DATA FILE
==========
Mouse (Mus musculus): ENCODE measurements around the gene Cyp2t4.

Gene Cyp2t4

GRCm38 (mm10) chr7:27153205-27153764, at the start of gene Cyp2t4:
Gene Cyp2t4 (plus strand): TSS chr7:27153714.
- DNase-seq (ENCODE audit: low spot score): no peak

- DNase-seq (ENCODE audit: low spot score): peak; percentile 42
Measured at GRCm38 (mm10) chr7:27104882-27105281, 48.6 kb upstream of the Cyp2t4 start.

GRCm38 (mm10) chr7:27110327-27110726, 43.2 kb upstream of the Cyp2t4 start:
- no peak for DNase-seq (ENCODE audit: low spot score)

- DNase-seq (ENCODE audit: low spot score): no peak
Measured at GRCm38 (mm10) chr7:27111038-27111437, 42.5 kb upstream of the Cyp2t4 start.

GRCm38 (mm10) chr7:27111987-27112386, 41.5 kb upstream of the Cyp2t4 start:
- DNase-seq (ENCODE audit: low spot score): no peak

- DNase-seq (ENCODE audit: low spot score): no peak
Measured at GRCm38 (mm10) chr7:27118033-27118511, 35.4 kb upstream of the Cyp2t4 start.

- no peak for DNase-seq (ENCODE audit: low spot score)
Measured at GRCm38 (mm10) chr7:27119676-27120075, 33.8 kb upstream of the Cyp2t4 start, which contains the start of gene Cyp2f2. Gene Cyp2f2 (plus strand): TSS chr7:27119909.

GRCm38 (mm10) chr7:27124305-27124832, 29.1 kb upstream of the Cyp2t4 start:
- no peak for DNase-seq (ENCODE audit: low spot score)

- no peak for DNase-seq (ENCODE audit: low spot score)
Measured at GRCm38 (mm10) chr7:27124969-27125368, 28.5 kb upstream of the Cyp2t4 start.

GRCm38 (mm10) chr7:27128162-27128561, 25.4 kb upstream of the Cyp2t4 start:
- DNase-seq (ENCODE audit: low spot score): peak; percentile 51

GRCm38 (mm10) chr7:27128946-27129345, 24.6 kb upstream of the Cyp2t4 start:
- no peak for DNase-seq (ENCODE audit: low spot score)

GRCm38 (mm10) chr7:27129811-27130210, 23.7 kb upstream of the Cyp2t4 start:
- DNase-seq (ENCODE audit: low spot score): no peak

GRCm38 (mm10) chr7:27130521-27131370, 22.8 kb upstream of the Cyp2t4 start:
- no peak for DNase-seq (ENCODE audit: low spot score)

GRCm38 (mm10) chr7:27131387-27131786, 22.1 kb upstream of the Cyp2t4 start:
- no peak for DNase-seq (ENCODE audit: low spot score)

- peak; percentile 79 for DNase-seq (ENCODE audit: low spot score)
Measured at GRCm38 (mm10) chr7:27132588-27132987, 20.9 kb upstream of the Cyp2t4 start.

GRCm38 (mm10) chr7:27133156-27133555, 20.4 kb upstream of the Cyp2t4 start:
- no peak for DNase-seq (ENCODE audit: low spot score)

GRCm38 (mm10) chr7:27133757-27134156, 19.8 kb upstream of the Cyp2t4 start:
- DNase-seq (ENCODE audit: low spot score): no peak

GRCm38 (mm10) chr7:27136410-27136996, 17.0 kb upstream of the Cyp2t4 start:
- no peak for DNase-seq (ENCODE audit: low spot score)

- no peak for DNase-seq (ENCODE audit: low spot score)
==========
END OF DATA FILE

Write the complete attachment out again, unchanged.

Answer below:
Mouse (Mus musculus): ENCODE measurements around the gene Cyp2t4.

Gene Cyp2t4

GRCm38 (mm10) chr7:27153205-27153764, at the start of gene Cyp2t4:
Gene Cyp2t4 (plus strand): TSS chr7:27153714.
- DNase-seq (ENCODE audit: low spot score): no peak

- DNase-seq (ENCODE audit: low spot score): peak; percentile 42
Measured at GRCm38 (mm10) chr7:27104882-27105281, 48.6 kb upstream of the Cyp2t4 start.

GRCm38 (mm10) chr7:27110327-27110726, 43.2 kb upstream of the Cyp2t4 start:
- no peak for DNase-seq (ENCODE audit: low spot score)

- DNase-seq (ENCODE audit: low spot score): no peak
Measured at GRCm38 (mm10) chr7:27111038-27111437, 42.5 kb upstream of the Cyp2t4 start.

GRCm38 (mm10) chr7:27111987-27112386, 41.5 kb upstream of the Cyp2t4 start:
- DNase-seq (ENCODE audit: low spot score): no peak

- DNase-seq (ENCODE audit: low spot score): no peak
Measured at GRCm38 (mm10) chr7:27118033-27118511, 35.4 kb upstream of the Cyp2t4 start.

- no peak for DNase-seq (ENCODE audit: low spot score)
Measured at GRCm38 (mm10) chr7:27119676-27120075, 33.8 kb upstream of the Cyp2t4 start, which contains the start of gene Cyp2f2. Gene Cyp2f2 (plus strand): TSS chr7:27119909.

GRCm38 (mm10) chr7:27124305-27124832, 29.1 kb upstream of the Cyp2t4 start:
- no peak for DNase-seq (ENCODE audit: low spot score)

- no peak for DNase-seq (ENCODE audit: low spot score)
Measured at GRCm38 (mm10) chr7:27124969-27125368, 28.5 kb upstream of the Cyp2t4 start.

GRCm38 (mm10) chr7:27128162-27128561, 25.4 kb upstream of the Cyp2t4 start:
- DNase-seq (ENCODE audit: low spot score): peak; percentile 51

GRCm38 (mm10) chr7:27128946-27129345, 24.6 kb upstream of the Cyp2t4 start:
- no peak for DNase-seq (ENCODE audit: low spot score)

GRCm38 (mm10) chr7:27129811-27130210, 23.7 kb upstream of the Cyp2t4 start:
- DNase-seq (ENCODE audit: low spot score): no peak

GRCm38 (mm10) chr7:27130521-27131370, 22.8 kb upstream of the Cyp2t4 start:
- no peak for DNase-seq (ENCODE audit: low spot score)

GRCm38 (mm10) chr7:27131387-27131786, 22.1 kb upstream of the Cyp2t4 start:
- no peak for DNase-seq (ENCODE audit: low spot score)

- peak; percentile 79 for DNase-seq (ENCODE audit: low spot score)
Measured at GRCm38 (mm10) chr7:27132588-27132987, 20.9 kb upstream of the Cyp2t4 start.

GRCm38 (mm10) chr7:27133156-27133555, 20.4 kb upstream of the Cyp2t4 start:
- no peak for DNase-seq (ENCODE audit: low spot score)

GRCm38 (mm10) chr7:27133757-27134156, 19.8 kb upstream of the Cyp2t4 start:
- DNase-seq (ENCODE audit: low spot score): no peak

GRCm38 (mm10) chr7:27136410-27136996, 17.0 kb upstream of the Cyp2t4 start:
- no peak for DNase-seq (ENCODE audit: low spot score)

- no peak for DNase-seq (ENCODE audit: low spot score)